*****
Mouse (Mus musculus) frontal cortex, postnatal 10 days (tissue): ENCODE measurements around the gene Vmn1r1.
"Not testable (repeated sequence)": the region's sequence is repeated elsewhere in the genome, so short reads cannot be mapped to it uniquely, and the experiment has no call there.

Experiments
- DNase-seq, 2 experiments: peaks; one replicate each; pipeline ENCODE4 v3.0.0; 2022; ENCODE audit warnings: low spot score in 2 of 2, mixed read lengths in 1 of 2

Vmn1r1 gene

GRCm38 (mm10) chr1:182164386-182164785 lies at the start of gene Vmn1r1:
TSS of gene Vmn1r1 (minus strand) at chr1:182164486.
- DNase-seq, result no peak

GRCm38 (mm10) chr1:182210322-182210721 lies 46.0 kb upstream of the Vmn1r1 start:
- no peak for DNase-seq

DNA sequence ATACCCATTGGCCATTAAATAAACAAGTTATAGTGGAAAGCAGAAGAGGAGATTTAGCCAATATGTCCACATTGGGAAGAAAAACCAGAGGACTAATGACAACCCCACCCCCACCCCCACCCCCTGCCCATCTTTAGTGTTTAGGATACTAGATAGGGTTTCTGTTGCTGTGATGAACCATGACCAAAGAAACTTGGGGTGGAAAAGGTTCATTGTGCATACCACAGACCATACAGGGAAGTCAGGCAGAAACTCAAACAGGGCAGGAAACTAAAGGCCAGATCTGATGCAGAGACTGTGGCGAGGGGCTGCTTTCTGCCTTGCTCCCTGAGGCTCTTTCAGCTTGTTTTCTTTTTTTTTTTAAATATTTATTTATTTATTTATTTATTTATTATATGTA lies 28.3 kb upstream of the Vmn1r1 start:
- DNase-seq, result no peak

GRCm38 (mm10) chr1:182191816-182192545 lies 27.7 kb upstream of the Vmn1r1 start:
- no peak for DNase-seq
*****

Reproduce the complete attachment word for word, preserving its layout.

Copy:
Mouse (Mus musculus) frontal cortex, postnatal 10 days (tissue): ENCODE measurements around the gene Vmn1r1.
"Not testable (repeated sequence)": the region's sequence is repeated elsewhere in the genome, so short reads cannot be mapped to it uniquely, and the experiment has no call there.

Experiments
- DNase-seq, 2 experiments: peaks; one replicate each; pipeline ENCODE4 v3.0.0; 2022; ENCODE audit warnings: low spot score in 2 of 2, mixed read lengths in 1 of 2

Vmn1r1 gene

GRCm38 (mm10) chr1:182164386-182164785 lies at the start of gene Vmn1r1:
TSS of gene Vmn1r1 (minus strand) at chr1:182164486.
- DNase-seq, result no peak

GRCm38 (mm10) chr1:182210322-182210721 lies 46.0 kb upstream of the Vmn1r1 start:
- no peak for DNase-seq

DNA sequence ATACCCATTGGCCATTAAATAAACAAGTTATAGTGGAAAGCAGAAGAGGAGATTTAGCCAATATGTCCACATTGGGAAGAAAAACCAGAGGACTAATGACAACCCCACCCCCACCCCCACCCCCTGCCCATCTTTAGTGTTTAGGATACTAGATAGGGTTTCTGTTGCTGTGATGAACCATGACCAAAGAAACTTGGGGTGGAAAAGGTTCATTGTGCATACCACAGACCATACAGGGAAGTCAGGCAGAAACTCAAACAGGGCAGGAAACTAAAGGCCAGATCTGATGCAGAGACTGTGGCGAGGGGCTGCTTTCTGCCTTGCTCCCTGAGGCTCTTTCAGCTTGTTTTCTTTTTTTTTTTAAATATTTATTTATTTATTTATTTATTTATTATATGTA lies 28.3 kb upstream of the Vmn1r1 start:
- DNase-seq, result no peak

GRCm38 (mm10) chr1:182191816-182192545 lies 27.7 kb upstream of the Vmn1r1 start:
- no peak for DNase-seq